The beauty and elegance of Segovia’s Cathedral as well as its visual impressiveness and size makes possible its denomination as The Lady of Cathedrals. This was an expression coined by the President of the first Spanish Republic, Emilio Castelar. This cathedral is located in Plaza Mayor (the main square of Segovia) and it is halfway between a couple of monuments that have great historical and architectural significance for the city. These monuments are the Aqueduct of Segovia and the Alcázar of Segovia, which means literally “Segovia Fortress”. It must also be stated that Segovia is one of the cities that possesses one of the greatest numbers of churches in Spain. Each one of the different and constituent stones of the Santa Catedral de Nuestra señora de la Asunción y de San Frutos reveal many centuries of magnificent history.
The same history is found in the entire city, which was chosen as a world heritage site in 1985.
Once the Revolt of the Comuneros was over and the comuneros defeated, Charles I of Spain and V of Germany forced the cathedral chapter to build a new cathedral far away from the palace, which was located in the present and emblematic Alcázar of Segovia. When the decision of building new headquarters was made, the location was chosen and a master builder was sought after. Regarding the location, the current cathedral was built on one of the highest spots in the city, in the so called “Plaza Grande” and on top of the old convent of Santa Clara. The convent of Santa Clara was exactly located on the headland; it consisted of a two floor cloister with houses, stockyards, vegetable gardens and a church.
In the early years of the construction of Segovia Cathedral, which started on top of the current west facade, the church of the Convent of Santa Clara was used as the main place of worship in the city, but later it was demolished. The first architect who had the Cathedral was D. Juan Gil de Hontañón. Next to him was his quantity surveyor García de Cubillas working side by side. Both were supervised by the watchful eye of the former canon churchwarden D.Juan Rodríguez. The first stone was placed in the west facade on 8 June 1525 and its consecration was on 16 July 1768 by bishop D. José Martínez Escalzo, which was 243 years after the placement of the first stone.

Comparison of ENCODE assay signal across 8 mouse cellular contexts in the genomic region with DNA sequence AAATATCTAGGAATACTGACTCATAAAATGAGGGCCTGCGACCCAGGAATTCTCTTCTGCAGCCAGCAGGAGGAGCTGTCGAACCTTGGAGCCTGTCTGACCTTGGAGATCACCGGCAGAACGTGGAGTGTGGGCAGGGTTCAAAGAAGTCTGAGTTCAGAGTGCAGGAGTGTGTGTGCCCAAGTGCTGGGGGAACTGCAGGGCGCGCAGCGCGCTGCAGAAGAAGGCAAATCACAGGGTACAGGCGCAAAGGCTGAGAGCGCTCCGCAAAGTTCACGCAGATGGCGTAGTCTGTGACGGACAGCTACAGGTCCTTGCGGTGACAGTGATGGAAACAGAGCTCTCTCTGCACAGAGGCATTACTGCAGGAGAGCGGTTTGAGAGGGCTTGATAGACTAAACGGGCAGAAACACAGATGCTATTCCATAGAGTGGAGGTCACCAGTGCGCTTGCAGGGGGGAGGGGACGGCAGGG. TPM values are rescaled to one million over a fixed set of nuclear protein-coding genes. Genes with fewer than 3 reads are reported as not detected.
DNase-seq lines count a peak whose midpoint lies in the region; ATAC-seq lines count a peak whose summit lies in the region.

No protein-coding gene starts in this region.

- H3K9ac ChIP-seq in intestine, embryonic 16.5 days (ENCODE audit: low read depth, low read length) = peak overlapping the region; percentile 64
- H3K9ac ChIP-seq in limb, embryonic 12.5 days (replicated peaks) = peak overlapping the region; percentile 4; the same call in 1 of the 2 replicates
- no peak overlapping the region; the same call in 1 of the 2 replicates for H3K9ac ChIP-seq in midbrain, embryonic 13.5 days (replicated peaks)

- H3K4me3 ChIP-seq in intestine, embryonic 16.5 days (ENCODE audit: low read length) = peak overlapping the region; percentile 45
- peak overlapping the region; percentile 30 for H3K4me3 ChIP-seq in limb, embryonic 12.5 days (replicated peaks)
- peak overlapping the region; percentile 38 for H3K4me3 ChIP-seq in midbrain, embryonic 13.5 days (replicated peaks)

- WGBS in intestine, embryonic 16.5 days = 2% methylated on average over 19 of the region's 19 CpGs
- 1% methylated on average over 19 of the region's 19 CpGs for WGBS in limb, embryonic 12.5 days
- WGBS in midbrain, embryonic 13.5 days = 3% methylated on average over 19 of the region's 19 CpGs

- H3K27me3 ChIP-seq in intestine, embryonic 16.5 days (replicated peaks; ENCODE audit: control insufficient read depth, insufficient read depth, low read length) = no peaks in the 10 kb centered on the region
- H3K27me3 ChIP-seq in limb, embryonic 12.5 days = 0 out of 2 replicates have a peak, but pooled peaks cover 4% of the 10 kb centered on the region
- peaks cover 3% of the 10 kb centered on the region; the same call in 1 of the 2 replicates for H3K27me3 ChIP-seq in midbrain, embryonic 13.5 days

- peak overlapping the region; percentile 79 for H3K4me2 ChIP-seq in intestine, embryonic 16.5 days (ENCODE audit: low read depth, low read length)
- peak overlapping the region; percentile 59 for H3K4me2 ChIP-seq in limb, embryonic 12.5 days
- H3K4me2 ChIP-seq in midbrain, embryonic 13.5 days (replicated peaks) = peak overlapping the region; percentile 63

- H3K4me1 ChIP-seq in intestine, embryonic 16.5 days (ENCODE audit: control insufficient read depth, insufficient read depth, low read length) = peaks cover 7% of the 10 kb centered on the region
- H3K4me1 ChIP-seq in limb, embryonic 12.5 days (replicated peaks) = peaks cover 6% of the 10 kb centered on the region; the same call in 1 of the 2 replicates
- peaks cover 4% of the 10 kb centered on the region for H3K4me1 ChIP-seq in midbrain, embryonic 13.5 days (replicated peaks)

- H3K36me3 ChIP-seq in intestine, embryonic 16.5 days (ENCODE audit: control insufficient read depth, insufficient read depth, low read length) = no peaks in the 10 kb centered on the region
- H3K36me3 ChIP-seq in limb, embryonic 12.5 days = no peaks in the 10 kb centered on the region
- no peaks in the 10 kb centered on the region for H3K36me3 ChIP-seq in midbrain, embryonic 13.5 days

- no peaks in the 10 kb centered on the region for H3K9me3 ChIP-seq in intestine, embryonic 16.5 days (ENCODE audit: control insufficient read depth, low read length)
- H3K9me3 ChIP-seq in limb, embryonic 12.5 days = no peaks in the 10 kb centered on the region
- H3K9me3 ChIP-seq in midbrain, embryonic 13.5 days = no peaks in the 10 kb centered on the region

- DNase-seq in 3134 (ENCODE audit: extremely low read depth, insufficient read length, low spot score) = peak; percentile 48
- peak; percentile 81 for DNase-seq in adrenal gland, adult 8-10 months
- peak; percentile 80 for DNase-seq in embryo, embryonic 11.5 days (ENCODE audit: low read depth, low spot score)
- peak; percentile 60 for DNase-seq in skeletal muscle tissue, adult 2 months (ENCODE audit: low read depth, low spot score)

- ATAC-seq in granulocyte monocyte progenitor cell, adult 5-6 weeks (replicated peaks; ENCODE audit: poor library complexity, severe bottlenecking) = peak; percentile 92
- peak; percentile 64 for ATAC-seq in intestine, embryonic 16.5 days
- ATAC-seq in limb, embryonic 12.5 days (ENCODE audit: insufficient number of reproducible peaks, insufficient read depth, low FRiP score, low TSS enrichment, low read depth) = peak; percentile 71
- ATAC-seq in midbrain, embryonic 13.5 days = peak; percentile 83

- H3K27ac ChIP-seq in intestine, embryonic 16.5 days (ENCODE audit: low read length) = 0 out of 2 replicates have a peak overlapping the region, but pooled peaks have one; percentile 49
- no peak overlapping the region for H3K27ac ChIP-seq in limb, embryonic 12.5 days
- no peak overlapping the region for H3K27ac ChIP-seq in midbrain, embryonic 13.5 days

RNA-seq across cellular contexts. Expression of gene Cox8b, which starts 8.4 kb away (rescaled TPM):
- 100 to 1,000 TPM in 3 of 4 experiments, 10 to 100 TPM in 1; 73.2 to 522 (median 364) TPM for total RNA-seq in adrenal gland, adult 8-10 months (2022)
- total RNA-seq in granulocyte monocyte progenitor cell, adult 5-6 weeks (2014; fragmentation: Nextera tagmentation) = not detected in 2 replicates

In order to reduce costs, some elements from the old cathedral were transferred to the new location: It was the magnificent XV century cloister designed by Juan Guas, which was financed by bishop D. Juan Arias Dávila. The chancel, which was also from the XV century, was made of walnut wood with the honored seats of King Henry IV and his wife Joan of Portugal, along with sculptures and paintings. Rodrigo Gil de Hontañón, son of Juan Gil de Hontañón, succeeded his father as an architect of the Cathedral. He died in 1577 and in that year there was already the figure of the ambulatory. The 18 chapels of the ambulatory were completed in 1607.Gil de Hontañón was succeeded by D. Juan de Mugaguren, who was named master builder. He was, among other tasks, in charge of the reform of the tower in the year 1615. Overall, the last stage of the construction of the Cathedral was between 1607 and 1658 and architects such as D.Pedro de la Brizuela and D. Francisco de Viadero would have a major role in the creation of the crossing and dome respectively. On the outside, the facade of San Frutos, which was the main entrance of the Cathedral, was built on granite in 1608, but it was not finished until 1633.